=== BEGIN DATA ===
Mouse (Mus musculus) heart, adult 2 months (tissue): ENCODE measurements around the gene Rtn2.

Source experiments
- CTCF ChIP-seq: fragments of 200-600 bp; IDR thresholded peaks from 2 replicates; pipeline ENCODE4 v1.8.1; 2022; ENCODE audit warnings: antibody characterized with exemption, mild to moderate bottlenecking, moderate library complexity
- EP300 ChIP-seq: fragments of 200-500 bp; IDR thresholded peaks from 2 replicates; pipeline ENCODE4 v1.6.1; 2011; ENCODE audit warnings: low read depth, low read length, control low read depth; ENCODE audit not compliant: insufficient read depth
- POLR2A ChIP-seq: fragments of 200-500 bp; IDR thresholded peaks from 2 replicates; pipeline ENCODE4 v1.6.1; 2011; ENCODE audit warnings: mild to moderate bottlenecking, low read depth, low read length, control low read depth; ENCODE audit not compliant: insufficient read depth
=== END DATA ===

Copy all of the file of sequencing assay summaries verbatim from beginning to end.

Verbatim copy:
Mouse (Mus musculus) heart, adult 2 months (tissue): ENCODE measurements around the gene Rtn2.

Source experiments
- CTCF ChIP-seq: fragments of 200-600 bp; IDR thresholded peaks from 2 replicates; pipeline ENCODE4 v1.8.1; 2022; ENCODE audit warnings: antibody characterized with exemption, mild to moderate bottlenecking, moderate library complexity
- EP300 ChIP-seq: fragments of 200-500 bp; IDR thresholded peaks from 2 replicates; pipeline ENCODE4 v1.6.1; 2011; ENCODE audit warnings: low read depth, low read length, control low read depth; ENCODE audit not compliant: insufficient read depth
- POLR2A ChIP-seq: fragments of 200-500 bp; IDR thresholded peaks from 2 replicates; pipeline ENCODE4 v1.6.1; 2011; ENCODE audit warnings: mild to moderate bottlenecking, low read depth, low read length, control low read depth; ENCODE audit not compliant: insufficient read depth